"Agnieszka loves her quiet village, the forests, and the bright shining river. But the corrupted Wood stands on the border, full of malevolent power, and its shadow lies over her life. Her people rely on the cold, driven wizard known as the Dragon to keep its powers at bay. But he demands a terrible price for his help: one young woman to serve him for ten years, a fate almost as terrible as falling to the Wood. The next choosing is fast approaching, and Agnieszka is afraid. She knows that the Dragon will take Kasia: beautiful, graceful, brave Kasia, her dearest friend in the world. And there is no way to save her. But Agnieszka fears the wrong things. For when the Dragon comes, it is not Kasia he will choose"-- (Publisher Summary)
Kate Atkinson's dazzling Life After Life explored the possibility of infinite chances and the power of choices, following Ursula Todd as she lived through the turbulent events of the last century over and over again. A GOD IN RUINS tells the dramatic story of the 20th Century through Ursula's beloved younger brother Teddy--would-be poet, heroic pilot, husband, father, and grandfather-as he navigates the perils and progress of a rapidly changing world. After all that Teddy endures in battle, his greatest challenge is living in a future he never expected to have. An ingenious and moving exploration of one ordinary man's path through extraordinary times. (Publisher Summary)
The American Southwest has been decimated by drought. Nevada and Arizona skirmish over dwindling shares of the Colorado River, while California watches, deciding if it should just take the whole river all for itself. Into the fray steps Las Vegas water knife Angel Velasquez. Detective, assassin, and spy, Angel “cuts” water for the Southern Nevada Water Authority and its boss, Catherine Case, ensuring that her lush, luxurious archeology developments can bloom in the desert and that anyone who challenges her is left in the gutted-suburban dust. When rumors of a game-changing water source surface in Phoenix, Angel is sent to investigate. (Publisher Summary)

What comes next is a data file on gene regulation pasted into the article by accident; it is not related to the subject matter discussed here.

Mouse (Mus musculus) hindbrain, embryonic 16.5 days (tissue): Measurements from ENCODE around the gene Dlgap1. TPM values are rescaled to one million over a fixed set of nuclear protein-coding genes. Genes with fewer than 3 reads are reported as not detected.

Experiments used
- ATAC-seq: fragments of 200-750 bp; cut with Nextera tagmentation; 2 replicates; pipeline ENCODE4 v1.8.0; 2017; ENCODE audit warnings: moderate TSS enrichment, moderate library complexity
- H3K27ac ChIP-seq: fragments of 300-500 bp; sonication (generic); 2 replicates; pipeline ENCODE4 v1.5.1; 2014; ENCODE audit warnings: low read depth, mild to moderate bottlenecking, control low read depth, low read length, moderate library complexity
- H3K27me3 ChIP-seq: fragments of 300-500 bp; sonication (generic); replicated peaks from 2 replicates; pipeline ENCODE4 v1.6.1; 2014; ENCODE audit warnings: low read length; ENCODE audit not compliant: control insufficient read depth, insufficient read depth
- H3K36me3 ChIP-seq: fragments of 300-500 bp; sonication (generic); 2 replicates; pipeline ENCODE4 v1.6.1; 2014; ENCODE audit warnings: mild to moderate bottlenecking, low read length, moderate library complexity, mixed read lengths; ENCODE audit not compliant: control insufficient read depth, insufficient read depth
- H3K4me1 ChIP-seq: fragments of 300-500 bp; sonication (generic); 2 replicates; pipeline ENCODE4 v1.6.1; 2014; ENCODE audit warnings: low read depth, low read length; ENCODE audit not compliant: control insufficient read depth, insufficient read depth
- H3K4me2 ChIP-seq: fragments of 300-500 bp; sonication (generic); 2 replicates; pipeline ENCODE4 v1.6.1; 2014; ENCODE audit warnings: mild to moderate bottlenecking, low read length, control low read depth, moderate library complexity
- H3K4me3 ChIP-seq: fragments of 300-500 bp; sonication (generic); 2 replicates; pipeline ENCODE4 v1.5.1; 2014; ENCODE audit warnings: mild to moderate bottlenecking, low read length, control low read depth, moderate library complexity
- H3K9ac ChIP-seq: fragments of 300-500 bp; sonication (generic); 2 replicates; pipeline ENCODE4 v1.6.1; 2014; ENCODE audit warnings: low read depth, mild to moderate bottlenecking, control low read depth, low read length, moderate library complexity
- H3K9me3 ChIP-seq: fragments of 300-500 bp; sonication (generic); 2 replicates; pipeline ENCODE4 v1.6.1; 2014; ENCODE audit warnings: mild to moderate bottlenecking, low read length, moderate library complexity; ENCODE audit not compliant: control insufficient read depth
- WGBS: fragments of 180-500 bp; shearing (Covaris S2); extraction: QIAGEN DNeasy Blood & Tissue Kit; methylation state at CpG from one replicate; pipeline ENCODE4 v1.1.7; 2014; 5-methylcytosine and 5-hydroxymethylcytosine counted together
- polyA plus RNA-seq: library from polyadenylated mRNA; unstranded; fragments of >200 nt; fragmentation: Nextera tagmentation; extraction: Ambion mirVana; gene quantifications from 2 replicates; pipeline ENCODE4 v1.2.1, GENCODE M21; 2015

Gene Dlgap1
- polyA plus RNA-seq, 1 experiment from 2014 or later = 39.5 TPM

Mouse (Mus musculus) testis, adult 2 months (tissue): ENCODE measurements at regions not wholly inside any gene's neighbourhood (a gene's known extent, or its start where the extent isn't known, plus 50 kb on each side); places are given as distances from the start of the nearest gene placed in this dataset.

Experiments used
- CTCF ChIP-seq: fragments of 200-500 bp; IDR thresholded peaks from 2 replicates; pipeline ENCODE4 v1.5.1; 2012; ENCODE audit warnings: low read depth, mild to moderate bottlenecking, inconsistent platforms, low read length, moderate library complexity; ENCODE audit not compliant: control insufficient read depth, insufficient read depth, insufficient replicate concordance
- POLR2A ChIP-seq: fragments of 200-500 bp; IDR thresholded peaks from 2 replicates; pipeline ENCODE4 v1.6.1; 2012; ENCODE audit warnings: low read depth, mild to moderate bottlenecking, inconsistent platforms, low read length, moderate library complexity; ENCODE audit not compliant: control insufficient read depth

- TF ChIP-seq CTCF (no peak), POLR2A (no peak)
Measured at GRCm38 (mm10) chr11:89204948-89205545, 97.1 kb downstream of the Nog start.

When Imogen returns to work at Glossy after six months away, she can barely recognize her own magazine. Under Eve’s reign, Glossy is rapidly becoming a digital sweatshop—hackathons rage all night, girls who sleep get fired, and “fun” means mandatory, company-wide coordinated dances to Beyoncé. Wildly out of her depth, Imogen faces a choice—pack up her Smythson notebooks and quit, or channel her inner geek and take on Eve to save both the magazine and her career. A glittering, uproarious, sharply drawn story filled with thinly veiled fashion personalities,The Knockoff is an insider’s look at the ever-changing world of fashion and a fabulous romp for our Internet-addicted age. (Publisher Summary)